Alternative silver screen vision through the Female Gaze
Get ready to take notes: over the next few months, the Cinémathèque will be screening 50 films directed by women for their Female Gaze retrospective. Their selection highlights both well-known and avant-garde filmmakers such as Chantal Akerman, Věra Chytilová, Liv Ullman, Samira Makhmalbaf, Mia Hansen-Løve, Claire Denis, Lynne Ramsey, Jane Campion and Elaine May.
The list goes on, though you’d be forgiven if those names are unfamiliar to you. They rarely appear in the ‘100 Movies to See Before You Die’ watchlists, or in the ‘classics’ section of streaming services.
The male gaze, coined over 40 years ago by feminist film theorist Laura Mulvey in her essay Visual Pleasure and Narrative Cinema, defines a lot of what we watch. Simply put, it’s the way that women are depicted in movies from a heterosexual, male perspective that objectifies women and empowers men.
And it’s a gaze so universal to Western media - a camera pans over a woman’s face, then her body, and lingers on her low-cut shirt for a little too long - that it can be easy to ignore.
'It does not fetishise'
The female gaze, created in response to the male gaze, is a little harder to define. They aren’t simply two sides of the same coin. It isn’t about reversing the male gaze, by objectifying men, but by leaving women to their own devices and allowing them to turn the camera on themselves. It offers an alternative vision where women are treated as subjects, as opposed to objects.
“A film of the female gaze type does not objectify bodies or its characters,” said Cinémathèque director, Claude Bertemes. “It does not fetishise. This is to say that the female gaze sits next to a female character, adopts her point of view and embraces her experiences. It offers another politics of desire, which is liberated from power dynamics.”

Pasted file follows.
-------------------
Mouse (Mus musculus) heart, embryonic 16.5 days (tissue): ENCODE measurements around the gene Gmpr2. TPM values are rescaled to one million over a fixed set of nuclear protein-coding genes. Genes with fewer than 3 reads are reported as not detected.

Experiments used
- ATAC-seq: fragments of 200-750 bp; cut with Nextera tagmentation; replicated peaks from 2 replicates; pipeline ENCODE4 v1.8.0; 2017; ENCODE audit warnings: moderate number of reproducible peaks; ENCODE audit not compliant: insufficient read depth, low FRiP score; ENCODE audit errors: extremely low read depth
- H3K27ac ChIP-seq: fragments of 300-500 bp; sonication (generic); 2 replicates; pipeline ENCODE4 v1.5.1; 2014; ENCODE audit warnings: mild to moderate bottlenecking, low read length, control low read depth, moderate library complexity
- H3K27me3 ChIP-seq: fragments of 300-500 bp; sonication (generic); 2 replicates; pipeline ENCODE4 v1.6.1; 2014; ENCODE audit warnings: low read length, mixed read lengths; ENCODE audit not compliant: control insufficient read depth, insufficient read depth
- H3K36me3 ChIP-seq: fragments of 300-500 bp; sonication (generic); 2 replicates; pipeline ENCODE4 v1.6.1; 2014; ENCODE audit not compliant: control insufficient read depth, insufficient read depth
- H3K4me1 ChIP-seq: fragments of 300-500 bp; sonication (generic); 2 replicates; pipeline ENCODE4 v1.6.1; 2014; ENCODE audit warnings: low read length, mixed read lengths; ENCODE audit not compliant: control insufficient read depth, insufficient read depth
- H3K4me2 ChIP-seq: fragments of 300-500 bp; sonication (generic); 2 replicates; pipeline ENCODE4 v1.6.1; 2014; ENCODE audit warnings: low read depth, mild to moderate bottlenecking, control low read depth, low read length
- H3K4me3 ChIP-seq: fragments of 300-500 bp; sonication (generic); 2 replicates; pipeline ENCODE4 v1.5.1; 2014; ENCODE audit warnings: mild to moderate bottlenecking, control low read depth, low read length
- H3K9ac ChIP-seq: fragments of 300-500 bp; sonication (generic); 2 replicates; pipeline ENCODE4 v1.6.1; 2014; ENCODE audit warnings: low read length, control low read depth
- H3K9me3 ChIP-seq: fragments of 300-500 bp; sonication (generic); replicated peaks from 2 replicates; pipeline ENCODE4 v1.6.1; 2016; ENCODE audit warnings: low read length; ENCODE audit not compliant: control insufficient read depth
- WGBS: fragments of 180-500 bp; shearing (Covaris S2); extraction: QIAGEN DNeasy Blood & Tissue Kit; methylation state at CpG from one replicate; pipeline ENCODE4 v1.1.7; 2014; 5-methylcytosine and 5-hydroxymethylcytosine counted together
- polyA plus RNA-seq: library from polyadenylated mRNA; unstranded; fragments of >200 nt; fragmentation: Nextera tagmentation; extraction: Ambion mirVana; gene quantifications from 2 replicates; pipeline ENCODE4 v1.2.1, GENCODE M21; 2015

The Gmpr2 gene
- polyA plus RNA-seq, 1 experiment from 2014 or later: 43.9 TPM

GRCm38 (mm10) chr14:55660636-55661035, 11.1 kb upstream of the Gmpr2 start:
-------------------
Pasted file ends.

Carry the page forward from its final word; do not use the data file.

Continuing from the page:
The main purpose of organising the Female Gaze was to showcase the different ways that women’s perspectives shape and add value to a film.
“The works, imagination, sensibility and the universes created by women seemed an exciting and imperative exploration,” Bertemes said.
A criticism commonly directed at the female gaze as a concept is that it centres on the stories of middle-class, white women. The Cinémathèque’s programme avoided this by including films such as Real Women Have Curves, Sugar Cane Alley, Shadow Magic, Mississippi Masala and Frida.
Daring, inventive, timeless
A lot has happened since the male gaze was first described in the 1970s. However, something that ties together the films from the Female Gaze retrospective is that they were considered subversive at the time of their release.
“Subversion is one of the obvious markers of the programme, whether it be through anti-conformist themes or through aesthetics,” Bertemes said. “Lina Wertmüller's film (‘The Seduction of Mimi’), for example, is a sardonic, outrageous and hilarious deconstruction of Italian machismo in the 1970s. On the other hand, ‘Daisies’, an emblematic film of the Czech New Wave of the 1960s directed by Věra Chytilová, is an explosive display of experimentation and delirious iconography. It’s extremely funny.”
Even without knowledge of the films or their historical context, Bertemes believes they are still relevant today and have the potential to reach different audiences.
“These are films that, because of their daring and inventive nature, are timeless and will still feel astonishingly fresh for today's audience. But apart from that, we can detect other themes in these films that are universally enjoyable: an immense tenderness for its characters, atmospheric scenes and a humanitarian or feminist outlook.”
The Female Gaze – 50 Films Directed by Women is showing at the Cinémathèque on Place du Théâtre in Luxembourg City from 5 July through to September.